India, with a tribal population of 104.28 million, doesn’t have a central agency that has managed to map the wealth of its tribal textile design and build a database that can be accessed with ease by retailers, importers and design students.
“In the Northeast (home to over 200 tribes), textile design is more geometric higher up in the hills because the tribes work on simple loin looms. As one descends, a transition to throw shuttle and fly shuttle looms can be seen. Textile design goes beyond aesthetic and becomes a source of identity for them,” Mukti Gogoi, commissioner and secretary — Handloom, Textile, Sericulture Department, Government of Assam said, at the Textiles India 2017 event held earlier at the end of June. This trade fair brought 15,000 Indian textile industry representatives, 2,500 international buyers from 106 nations and hundreds of craft connoisseurs to Mahatma Mandir, a convention-cum-exhibition centre in Gandhinagar, Gujarat.
With an aim to present India’s cultural wealth to the world, technology is making a positive intervention. The Bodo dress (Bodos are the single largest group in the Northeast) can be found on Google’s virtual exhibition project titled ‘We Wear Culture’. Textiles from North-Eastern India (1850-1980), mainly collected during anthropological fieldwork, are on display here. The digital collection also features the Pani Gamcha, a black cotton cloth with white stripes, used by the Meitei women in Manipur and the historic Naga warrior cloth painted with human figures.
Firstpost interacted with textile revivalists, designers and retailers present in Gandhinagar to understand how protection and development of design can financially uplift the textile sector that sustains the livelihood of over 45 million and contributes approximately five percent to India's Gross Domestic Product (GDP).
Padma Bhushan Rajeev Sethi, founder of Asian Heritage Foundation, a scenographer and art curator who has been representing India internationally since the early '80s, was also at the fair. He stated that along with mapping textiles, the other technical innovation is the protection of intellectual property. He was of the view that “the GI (Geographical Indications) tag is crucial. Many designers are lifting designs. The aborigines of Australia have filed law-suites against Japanese and Canadian firms, and the Aleuts of Alaska have patented their motifs. What India needs to understand is community tribal property, as distinct from individual tribal property.”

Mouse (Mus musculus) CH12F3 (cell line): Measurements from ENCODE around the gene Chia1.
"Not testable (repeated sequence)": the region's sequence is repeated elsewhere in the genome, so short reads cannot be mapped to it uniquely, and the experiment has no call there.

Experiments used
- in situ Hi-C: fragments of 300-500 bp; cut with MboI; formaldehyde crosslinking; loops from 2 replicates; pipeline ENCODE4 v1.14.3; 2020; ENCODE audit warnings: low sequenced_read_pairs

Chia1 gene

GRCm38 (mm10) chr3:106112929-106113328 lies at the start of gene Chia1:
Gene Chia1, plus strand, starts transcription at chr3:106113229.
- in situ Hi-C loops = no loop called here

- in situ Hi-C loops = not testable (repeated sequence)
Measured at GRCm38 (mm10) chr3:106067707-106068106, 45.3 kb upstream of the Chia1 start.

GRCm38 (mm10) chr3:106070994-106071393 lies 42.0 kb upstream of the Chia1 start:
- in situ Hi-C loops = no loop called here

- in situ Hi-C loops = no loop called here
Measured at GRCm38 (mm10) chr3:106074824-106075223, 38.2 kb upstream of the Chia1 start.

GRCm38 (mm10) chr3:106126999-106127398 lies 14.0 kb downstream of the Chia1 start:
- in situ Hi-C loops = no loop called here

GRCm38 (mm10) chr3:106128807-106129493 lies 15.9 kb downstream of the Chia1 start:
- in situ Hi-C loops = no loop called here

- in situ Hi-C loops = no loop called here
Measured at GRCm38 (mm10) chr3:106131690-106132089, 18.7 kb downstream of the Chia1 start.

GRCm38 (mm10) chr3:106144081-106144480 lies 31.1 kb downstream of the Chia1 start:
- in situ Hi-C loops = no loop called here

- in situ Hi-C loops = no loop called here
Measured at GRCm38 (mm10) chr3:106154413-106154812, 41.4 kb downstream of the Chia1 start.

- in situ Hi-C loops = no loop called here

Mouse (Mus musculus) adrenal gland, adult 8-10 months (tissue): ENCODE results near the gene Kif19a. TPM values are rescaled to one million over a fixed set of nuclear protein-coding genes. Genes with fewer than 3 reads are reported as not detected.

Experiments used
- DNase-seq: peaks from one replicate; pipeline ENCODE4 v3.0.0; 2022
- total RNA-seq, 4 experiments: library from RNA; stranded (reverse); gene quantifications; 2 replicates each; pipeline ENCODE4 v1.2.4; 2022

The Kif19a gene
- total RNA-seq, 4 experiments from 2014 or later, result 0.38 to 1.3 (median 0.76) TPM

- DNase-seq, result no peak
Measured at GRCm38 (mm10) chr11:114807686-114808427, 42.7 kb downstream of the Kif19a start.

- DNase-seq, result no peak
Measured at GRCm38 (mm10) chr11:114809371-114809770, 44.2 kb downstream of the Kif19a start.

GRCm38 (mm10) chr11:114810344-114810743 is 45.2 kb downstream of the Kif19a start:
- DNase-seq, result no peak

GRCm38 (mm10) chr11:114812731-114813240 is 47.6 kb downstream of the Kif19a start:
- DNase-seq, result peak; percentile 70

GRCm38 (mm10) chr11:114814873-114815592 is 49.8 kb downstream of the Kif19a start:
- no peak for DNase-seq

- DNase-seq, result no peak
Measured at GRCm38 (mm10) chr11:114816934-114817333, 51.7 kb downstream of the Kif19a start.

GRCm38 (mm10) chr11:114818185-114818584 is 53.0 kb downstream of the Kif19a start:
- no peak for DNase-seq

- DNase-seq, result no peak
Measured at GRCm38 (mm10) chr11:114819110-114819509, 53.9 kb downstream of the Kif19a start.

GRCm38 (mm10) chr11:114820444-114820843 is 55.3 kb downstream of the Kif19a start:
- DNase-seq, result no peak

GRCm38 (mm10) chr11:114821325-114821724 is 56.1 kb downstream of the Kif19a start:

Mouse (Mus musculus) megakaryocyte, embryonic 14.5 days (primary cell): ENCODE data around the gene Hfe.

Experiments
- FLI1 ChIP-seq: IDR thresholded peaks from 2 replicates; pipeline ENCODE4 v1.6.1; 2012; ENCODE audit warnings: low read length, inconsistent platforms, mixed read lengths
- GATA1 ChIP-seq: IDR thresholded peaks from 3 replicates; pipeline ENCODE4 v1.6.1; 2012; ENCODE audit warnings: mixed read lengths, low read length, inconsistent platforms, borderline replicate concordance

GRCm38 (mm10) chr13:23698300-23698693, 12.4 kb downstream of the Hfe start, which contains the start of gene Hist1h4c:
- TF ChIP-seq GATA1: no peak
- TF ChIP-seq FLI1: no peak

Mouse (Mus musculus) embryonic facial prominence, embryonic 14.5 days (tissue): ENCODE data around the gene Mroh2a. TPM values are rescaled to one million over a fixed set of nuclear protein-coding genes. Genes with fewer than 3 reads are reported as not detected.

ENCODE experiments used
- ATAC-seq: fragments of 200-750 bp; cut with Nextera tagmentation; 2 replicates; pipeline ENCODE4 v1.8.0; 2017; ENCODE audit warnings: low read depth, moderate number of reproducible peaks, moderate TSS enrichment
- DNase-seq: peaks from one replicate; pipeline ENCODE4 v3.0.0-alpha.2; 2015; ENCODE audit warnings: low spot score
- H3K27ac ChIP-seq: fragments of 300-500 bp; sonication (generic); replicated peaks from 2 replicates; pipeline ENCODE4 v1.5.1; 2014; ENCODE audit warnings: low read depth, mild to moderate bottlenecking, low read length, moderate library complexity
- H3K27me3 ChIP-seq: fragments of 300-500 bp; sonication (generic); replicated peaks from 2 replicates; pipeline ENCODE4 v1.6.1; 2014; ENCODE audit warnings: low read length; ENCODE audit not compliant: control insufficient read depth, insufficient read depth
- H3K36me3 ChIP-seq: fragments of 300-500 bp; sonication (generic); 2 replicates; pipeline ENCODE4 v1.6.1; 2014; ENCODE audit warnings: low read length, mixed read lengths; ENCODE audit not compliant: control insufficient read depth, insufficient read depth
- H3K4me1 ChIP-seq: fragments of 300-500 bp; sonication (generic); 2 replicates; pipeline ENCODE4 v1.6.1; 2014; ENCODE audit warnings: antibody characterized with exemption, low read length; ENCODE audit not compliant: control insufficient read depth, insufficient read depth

In an earlier interview with Firstpost, Union minister for Textiles Smriti Irani had said that it’s time to realise that India’s products are novel and can tickle the fancy of the foreign buyer. “Today, tourists coming from the UK and the EU want to understand the life of a weaver or an artisan, and even international tour operators want to offer that experience. We've had a meeting with the Tourism Ministry and have said that if there's any tourist circuit you want to do in conjunction with all the textile clusters, we are more than happy to do this,” she told us. Today, the US gift, novelty, and souvenir store industry includes about 23,000 stores with combined annual revenue of about $19 billion. Rajeev Sethi cites the example of a number tag on a handloom mug that is for keeps and can be cherished as a souvenir. In his opinion, mixing and matching handmade and machine-made will ‘dilute India as a destination for the supreme instrument’.
The handloom, handicrafts and sericulture sector is largely unorganised and is operated on a small-scale through traditional tools and methods. “Today, Amazon runs a handloom and handicraft store on its website where big and small sellers can take their products to the world. It’s an anytime, anywhere market that lets sellers reach a wide audience. A year and a half ago, Amazon came out with the movie India Modern that captures the confidence of a new India that can stand up for its own design and marry it with what’s global,” points out Narendra Kumar, designer and creative director at Amazon, who is reaching out to NGOs and big and small manufacturers to curate a quality crafts e-bazaar.